Catching Up Struggling Readers
Published 8th November 2010, 6:41pm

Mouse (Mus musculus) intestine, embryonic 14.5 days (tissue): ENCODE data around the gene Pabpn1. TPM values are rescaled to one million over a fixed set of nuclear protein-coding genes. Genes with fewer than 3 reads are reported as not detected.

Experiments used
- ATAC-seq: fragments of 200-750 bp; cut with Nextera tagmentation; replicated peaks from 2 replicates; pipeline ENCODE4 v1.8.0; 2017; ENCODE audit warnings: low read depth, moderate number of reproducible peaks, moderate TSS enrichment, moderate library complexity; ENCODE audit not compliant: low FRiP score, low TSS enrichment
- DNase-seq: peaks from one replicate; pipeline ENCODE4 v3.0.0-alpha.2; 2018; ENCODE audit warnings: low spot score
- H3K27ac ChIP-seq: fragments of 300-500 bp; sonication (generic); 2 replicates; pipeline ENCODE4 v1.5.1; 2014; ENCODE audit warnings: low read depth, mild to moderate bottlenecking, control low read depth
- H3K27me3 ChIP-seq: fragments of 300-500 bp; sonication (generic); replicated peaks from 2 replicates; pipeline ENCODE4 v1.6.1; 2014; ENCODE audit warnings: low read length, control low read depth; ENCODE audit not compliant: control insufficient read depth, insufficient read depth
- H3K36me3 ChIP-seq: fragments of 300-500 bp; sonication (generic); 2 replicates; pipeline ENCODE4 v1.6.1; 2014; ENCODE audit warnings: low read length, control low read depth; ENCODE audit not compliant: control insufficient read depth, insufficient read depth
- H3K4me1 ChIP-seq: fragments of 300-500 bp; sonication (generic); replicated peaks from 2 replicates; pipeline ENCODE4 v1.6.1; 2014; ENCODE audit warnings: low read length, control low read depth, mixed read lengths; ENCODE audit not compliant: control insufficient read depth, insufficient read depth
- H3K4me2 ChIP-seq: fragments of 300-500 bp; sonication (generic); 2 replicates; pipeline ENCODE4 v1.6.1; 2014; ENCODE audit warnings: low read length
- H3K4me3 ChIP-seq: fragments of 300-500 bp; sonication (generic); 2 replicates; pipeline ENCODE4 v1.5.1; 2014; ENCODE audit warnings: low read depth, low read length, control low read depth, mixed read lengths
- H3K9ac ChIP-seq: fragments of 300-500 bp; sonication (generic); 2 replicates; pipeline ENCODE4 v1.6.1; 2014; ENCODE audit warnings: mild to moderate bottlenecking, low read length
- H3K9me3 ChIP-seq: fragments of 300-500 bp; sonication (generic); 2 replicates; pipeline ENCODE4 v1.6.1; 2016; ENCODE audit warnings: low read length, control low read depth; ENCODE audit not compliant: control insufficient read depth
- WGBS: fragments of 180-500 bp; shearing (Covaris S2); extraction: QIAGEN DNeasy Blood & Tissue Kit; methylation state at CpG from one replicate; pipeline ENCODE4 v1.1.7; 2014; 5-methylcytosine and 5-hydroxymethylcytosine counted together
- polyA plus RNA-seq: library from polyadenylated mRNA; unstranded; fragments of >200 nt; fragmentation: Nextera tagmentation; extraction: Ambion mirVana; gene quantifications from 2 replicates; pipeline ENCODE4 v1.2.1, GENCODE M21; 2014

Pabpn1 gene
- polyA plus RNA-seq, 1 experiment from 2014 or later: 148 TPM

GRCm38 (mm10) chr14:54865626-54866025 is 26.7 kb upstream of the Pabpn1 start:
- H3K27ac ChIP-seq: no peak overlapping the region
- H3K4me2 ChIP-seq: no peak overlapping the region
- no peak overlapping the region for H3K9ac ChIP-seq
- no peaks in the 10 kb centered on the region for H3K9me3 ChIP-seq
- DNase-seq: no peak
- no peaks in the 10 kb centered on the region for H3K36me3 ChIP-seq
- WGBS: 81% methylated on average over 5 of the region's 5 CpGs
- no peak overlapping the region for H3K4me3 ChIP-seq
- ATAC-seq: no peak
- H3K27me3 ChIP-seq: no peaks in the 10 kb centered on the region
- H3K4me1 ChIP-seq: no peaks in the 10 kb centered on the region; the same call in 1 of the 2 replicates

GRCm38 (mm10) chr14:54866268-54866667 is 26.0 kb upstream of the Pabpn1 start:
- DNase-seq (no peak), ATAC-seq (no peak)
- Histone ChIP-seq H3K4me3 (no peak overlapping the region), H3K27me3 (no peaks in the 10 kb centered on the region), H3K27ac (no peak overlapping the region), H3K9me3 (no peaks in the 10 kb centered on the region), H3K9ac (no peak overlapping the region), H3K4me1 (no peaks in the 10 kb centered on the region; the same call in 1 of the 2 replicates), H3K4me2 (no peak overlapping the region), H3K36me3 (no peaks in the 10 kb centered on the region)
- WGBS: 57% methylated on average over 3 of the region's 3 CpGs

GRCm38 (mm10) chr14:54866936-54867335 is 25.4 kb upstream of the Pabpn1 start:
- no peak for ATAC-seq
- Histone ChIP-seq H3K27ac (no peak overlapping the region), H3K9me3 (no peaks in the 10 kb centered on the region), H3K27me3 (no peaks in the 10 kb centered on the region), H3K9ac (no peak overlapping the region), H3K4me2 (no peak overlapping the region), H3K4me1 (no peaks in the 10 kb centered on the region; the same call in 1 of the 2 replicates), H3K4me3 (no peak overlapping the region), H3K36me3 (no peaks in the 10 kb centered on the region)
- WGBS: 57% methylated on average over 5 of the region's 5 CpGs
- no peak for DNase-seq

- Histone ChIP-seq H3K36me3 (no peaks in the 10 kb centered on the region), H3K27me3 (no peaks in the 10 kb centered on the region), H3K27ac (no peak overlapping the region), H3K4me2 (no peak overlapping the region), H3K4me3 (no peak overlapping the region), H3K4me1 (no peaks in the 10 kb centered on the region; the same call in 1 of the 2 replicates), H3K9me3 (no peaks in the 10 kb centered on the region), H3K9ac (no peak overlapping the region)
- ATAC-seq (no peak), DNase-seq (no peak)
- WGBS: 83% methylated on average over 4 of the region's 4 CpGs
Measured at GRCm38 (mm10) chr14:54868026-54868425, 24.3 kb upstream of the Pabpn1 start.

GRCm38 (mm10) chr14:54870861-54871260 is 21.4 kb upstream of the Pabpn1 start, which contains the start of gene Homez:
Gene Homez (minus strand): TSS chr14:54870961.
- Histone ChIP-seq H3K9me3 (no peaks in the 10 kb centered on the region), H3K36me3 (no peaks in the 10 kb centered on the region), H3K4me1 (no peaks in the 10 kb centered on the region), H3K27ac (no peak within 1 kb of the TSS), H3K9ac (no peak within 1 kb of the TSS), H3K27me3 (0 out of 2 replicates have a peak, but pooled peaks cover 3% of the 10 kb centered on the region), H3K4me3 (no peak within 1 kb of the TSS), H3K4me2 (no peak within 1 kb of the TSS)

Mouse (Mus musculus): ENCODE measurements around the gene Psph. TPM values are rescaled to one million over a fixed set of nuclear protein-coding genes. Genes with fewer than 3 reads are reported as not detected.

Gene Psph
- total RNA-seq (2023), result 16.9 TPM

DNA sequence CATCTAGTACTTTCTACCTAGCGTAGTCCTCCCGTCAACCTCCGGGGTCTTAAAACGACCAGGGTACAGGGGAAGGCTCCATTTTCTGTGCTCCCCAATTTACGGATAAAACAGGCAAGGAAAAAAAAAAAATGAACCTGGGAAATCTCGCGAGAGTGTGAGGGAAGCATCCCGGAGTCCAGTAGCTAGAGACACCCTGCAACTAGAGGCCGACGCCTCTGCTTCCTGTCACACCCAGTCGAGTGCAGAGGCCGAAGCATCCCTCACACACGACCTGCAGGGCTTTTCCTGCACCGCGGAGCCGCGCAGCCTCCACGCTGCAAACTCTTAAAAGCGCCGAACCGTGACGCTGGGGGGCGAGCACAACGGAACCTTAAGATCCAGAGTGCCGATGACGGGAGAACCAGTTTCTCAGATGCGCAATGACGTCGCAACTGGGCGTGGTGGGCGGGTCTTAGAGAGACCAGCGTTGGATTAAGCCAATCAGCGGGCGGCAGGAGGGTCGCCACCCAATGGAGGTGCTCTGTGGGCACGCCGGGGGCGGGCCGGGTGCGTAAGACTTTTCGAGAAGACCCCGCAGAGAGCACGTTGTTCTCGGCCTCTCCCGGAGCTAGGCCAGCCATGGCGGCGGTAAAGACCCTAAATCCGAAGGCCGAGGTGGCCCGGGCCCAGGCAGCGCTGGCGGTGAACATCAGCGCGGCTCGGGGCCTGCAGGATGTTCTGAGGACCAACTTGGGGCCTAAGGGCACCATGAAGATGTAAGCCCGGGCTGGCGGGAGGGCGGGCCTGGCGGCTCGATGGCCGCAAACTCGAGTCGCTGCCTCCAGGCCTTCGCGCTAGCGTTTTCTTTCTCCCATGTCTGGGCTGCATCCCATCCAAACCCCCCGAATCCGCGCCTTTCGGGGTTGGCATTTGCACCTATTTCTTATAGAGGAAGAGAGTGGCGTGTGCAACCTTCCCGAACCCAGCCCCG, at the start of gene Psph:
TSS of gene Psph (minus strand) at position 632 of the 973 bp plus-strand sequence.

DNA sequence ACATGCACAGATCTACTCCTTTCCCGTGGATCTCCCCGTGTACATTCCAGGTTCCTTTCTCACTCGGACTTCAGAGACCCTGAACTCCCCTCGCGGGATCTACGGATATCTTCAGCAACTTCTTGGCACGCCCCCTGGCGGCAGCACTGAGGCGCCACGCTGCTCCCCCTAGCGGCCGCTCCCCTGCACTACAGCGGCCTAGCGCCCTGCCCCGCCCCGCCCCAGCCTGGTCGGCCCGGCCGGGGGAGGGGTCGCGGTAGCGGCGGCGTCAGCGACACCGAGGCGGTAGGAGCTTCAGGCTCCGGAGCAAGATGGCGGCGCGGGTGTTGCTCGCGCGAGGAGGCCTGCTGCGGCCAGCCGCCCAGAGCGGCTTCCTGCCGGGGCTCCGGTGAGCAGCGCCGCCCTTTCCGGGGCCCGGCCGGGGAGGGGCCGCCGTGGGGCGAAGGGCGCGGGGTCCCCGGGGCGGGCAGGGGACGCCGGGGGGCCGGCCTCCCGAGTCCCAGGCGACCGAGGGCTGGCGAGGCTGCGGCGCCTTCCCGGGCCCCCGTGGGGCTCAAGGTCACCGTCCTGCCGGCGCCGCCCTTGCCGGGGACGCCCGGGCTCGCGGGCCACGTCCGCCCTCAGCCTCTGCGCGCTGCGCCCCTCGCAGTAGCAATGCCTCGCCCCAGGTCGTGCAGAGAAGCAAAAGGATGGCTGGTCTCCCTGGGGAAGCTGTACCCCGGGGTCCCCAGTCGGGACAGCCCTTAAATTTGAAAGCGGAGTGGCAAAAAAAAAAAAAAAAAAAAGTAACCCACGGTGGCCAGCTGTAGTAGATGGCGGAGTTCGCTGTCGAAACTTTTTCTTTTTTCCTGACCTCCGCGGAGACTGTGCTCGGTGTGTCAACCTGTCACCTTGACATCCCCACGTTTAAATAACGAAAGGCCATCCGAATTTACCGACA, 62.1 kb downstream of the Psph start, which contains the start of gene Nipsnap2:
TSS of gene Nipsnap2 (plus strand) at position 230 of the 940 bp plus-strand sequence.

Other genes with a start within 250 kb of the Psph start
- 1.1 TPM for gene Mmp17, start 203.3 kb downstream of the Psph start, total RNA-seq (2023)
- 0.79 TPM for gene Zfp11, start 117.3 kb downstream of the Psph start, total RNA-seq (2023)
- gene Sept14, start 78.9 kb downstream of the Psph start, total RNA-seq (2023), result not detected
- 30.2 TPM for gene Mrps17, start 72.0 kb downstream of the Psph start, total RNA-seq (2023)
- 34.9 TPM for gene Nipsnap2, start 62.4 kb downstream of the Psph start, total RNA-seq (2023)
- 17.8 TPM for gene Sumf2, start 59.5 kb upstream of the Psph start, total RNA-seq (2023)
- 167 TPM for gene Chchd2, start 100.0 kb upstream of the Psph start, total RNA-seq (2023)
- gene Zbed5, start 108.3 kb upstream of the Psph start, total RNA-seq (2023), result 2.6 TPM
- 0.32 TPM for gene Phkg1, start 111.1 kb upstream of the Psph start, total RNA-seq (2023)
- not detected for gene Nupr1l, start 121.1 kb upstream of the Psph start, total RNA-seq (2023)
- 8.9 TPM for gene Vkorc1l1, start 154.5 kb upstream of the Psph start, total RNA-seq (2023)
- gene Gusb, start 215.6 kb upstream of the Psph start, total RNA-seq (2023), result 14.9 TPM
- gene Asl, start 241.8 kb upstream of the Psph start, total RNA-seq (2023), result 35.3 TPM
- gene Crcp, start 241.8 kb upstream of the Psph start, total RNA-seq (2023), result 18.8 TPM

The Ministry of Education, Training and Employment, in conjunction with the Webster Foundation, is launching a pilot literacy intervention programme, Catch Up Literacy, for struggling readers in the government primary schools. On 25-26 October, 2010, more than thirty education professionals from government schools were trained to use this internationally-recognised reading intervention. Education Minister, the Hon, Rolston Anglin, noted that this is a very timely and important development. "As one of the strategic priorities of the Ministry is to improve our students' literacy standards, we are very thankful that the Webster Foundation sees literacy as important and that they are supportive of our efforts to improve our students' achievement," he said. The Webster Foundation, which is fully funding this pilot scheme in the Cayman Islands, was established in 1984 by members of the family of James Samuel Webster of Cayman and Jamaica. James Samuel Webster was the founder of the Grand Cayman Company. Catch Up Literacy is a reading programme that has had remarkable success in helping struggling readers in the UK and Australia. It is also being piloted in Ireland. One of the Webster Foundation's objectives is the advancement of education in the Cayman Islands, and it believes that Catch Up Literacy will make a major contribution to the future educational achievements of Caymanian schoolchildren. Newly appointed Literacy Specialist in the Ministry, Ms Anne Briggs noted that the reading intervention will be delivered to approximately 100 students between now and the end of the school year by trained teachers' aides and teachers. The intervention consists of 2 fifteen minute sessions per week for an individual student. Students are typically in the program for seven to eight months. Julie Lawes, Director of Catch Up, who delivered the training alongside the developer of the program, Dee Reid, said: "We have long been aware of the impact that Catch Up Literacy can have for children who are struggling to learn to read. We are delighted with the new large scale research that confirms that children helped by Catch Up achieve almost two and a half times the progress of a typically developing child - which is all the more remarkable when you remember that struggling readers by definition make much less progress than typical children!" Ms. Lawes confirmed that the outcomes of the programme are not confined merely to reading; often the disruptive behaviour that accompanies students who struggle to read lessens. Also, schools report a better understanding of the individual struggling reader's strengths and weaknesses, and find it easier to help 'difficult to reach' children. The intervention also enhances the literacy teaching skills of learning support assistants and teachers.